Haha! Hi! I’ve been sick. Happily, it’s not the plague-du-jour, and it also wasn’t something contagious. It was just my shitty, shitty body having a hissy fit over god knows what. It’s done now. I haven’t updated in a week. Ugh. The worse news is that I also haven’t been able to do very much in the way of restoration work for that same week, which suuuuuucked because some of the materials that I need to finish work had finally arrived. Just staring me in the face from across the room while I lay there afraid to hoarf all over a kimono.
But! With all of that out of the way, I’m back and today I’m showcasing this exquisite Taisho era kimono that my lovely sister in law gave me for Christmas. I actually took these photos some time ago after the initial cleaning; I only now had time to finish processing the photos. I didn’t want to hoarf on my laptop, either.
Something interesting that I’ve learned in the last decade or so that I’ve been seriously studying and collecting kimono items, is that there are a lot of little subtleties and rules surrounding kitsuke (the act/art of wearing kimono). What I’ve also learned is that depending on the era an item comes from, the person it was made for, or even the region it was made in, those rules don’t mean shit. Because depending on who you ask and where you are, this kimono is several different things.
Because of its age, it qualifies as an irotomesode–which is a formal kimono of a solid colour (not black) with a design only on the skirt–even though it only has one crest and the “rules” say it should have five. It also qualifies, I’ve been told, as a ko-furisode, again because of its age and the length of the sleeves. But hold on, it’s not fucking complicated enough yet! In terms of modern sensibilities, you could call this a houmongi (semi-formal) and not technically be wrong, either. However, the best and most inclusive information about it is this: as the Meiji era went into the Taisho era, we started to see more kinds of kimono, different formality rules. Just more.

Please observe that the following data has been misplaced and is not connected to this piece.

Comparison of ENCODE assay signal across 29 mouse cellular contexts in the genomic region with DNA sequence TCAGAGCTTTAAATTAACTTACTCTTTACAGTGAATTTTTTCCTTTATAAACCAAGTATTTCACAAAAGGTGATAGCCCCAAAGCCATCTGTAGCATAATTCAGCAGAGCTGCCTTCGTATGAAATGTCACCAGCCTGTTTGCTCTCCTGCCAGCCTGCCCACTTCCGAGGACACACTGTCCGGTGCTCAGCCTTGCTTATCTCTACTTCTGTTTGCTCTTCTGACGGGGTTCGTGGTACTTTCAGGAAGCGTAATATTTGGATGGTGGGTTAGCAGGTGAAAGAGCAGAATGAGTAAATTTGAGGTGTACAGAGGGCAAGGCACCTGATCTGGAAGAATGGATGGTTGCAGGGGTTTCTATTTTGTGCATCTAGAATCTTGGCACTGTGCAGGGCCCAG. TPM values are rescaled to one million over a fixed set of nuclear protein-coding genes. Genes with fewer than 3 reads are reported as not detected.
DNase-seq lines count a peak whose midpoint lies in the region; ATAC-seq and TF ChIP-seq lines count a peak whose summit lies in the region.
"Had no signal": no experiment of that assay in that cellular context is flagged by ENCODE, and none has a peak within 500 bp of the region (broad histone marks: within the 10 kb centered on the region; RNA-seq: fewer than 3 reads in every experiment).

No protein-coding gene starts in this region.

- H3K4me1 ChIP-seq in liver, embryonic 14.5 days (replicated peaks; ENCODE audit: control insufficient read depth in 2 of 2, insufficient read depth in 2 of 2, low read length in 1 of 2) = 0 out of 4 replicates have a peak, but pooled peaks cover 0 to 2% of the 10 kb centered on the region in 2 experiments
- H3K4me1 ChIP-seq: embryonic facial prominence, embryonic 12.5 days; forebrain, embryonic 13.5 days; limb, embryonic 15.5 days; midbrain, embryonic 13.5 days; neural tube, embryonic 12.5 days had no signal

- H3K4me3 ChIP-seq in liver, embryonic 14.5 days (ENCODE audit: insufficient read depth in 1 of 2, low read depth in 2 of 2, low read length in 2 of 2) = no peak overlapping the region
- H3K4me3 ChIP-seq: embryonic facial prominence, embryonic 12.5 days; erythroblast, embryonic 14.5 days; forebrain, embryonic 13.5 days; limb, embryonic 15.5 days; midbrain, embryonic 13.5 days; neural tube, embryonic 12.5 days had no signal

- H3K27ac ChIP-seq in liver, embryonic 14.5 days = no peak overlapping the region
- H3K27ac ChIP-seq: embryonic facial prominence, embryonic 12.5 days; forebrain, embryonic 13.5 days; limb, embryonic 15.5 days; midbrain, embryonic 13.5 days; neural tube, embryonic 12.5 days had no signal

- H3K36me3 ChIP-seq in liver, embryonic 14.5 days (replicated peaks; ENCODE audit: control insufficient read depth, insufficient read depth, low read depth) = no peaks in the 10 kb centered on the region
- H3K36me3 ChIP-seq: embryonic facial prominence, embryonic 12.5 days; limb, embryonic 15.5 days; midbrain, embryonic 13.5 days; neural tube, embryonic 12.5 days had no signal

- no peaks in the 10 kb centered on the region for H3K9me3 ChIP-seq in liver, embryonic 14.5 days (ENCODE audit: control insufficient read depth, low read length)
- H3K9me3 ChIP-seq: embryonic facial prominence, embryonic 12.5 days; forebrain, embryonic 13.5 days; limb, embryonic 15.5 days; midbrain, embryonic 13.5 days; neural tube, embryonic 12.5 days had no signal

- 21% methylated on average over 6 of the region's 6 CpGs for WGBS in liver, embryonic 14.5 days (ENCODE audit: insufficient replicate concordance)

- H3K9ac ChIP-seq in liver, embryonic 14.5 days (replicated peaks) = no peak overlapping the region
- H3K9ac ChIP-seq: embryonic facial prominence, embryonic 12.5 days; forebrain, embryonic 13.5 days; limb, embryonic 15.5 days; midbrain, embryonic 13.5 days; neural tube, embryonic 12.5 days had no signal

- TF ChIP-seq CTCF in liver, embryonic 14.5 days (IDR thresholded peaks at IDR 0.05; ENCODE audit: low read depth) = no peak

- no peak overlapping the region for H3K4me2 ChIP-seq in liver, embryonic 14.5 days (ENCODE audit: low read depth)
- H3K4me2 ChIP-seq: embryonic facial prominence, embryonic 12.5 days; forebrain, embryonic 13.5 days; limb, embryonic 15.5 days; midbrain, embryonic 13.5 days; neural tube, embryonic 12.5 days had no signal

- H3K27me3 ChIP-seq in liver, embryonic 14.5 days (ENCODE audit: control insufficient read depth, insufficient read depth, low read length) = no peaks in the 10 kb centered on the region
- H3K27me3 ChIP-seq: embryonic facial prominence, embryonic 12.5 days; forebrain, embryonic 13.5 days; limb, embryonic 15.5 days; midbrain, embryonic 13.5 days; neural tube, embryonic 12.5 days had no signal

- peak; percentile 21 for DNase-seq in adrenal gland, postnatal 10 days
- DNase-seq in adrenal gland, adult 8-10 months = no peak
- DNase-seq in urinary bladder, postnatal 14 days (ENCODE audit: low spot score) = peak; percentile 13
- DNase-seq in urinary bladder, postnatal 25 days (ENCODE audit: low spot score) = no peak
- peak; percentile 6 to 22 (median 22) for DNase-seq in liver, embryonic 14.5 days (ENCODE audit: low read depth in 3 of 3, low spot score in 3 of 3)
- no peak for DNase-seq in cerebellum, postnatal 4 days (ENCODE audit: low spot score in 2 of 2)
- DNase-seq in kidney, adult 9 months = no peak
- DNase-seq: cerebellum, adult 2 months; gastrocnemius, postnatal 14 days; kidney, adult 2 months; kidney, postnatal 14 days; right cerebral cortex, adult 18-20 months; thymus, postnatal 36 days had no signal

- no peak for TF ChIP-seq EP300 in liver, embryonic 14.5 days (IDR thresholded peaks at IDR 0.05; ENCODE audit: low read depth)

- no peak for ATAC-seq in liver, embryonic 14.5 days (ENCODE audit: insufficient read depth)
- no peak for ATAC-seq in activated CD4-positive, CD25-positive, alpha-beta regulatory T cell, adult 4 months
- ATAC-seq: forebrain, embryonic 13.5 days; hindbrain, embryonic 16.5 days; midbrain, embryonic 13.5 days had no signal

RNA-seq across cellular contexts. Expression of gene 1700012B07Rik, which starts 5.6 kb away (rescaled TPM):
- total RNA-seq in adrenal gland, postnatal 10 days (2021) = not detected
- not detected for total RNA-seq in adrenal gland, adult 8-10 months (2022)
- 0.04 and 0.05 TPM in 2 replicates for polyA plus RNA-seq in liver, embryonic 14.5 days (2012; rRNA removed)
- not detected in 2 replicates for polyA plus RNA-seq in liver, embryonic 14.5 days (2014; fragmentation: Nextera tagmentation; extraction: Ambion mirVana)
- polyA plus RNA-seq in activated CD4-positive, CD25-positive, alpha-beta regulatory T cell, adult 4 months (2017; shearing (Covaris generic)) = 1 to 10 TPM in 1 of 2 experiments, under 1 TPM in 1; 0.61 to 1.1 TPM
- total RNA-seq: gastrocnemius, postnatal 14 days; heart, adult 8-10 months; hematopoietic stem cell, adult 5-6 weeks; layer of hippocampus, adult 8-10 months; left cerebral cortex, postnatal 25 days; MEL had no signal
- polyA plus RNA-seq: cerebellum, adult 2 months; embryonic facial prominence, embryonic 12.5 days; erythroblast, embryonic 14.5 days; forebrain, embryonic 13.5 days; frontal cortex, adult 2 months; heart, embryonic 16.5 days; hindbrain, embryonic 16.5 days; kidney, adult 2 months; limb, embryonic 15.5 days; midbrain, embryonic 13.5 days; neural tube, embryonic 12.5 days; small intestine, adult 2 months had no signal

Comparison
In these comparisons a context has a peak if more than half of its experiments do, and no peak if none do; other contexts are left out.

So, what the hell does that mean? Well, as it was pointed out to me, the modern classifications don’t always translate well depending on how far back you go. The concept of houmongi vs. irotomesode wasn’t something they were thinking about when this kimono was made. And indeed, the kamon (family crest) is embroidered and even stylized–that’s not likely what the family crest of the original owner 100% looks like. It was ordered this way because it looked good. And to me, that’s just fucking fascinating.
I love modern kimono, too. I have quite a few of them, and you’ll see some on this blog in the future! So please don’t misunderstand -Shotgun chkchk- Don’t. Misunderstand. I love kimono. But I have a deep love in me for the vintage and antique pieces because the rigidity of these rules didn’t exist yet. As an artist, it speaks to me.
Anyway! This delightful kimono is a sweet, perfect plum purple with rinzu silk in the pattern of bamboo stalks. On the skirt, we see an explosion of fall colours of more sasa (bamboo) in yuzen (resist dye technique). There are a few bits of metallic threads here and there, and a few threads of embroidery to accent the individual leaves as well. In terms of condition, I can’t rightfully call this piece a restoration. It is clearly very old, a solidly Taisho era piece (LOL we can tell because of the dispute over what kind of kimono it even is), but aside from a very small stain on the hem of the left-most panel (came right out) and a few very minor patinas here and there, all it needed was a soft ironing. I can’t even begin to describe correctly how this piece feels against the skin. The silk has some texture to it, but the texture is almost liquid smooth and it’s just so soft. There’s a softness to old silk that I struggle to describe. So, suffice to say SKIN LIKEY.
Stay tuned as I play catch up with normal life stuff. I’ll be posting some updates on my restorations, and I have a new tutorial in the works, too.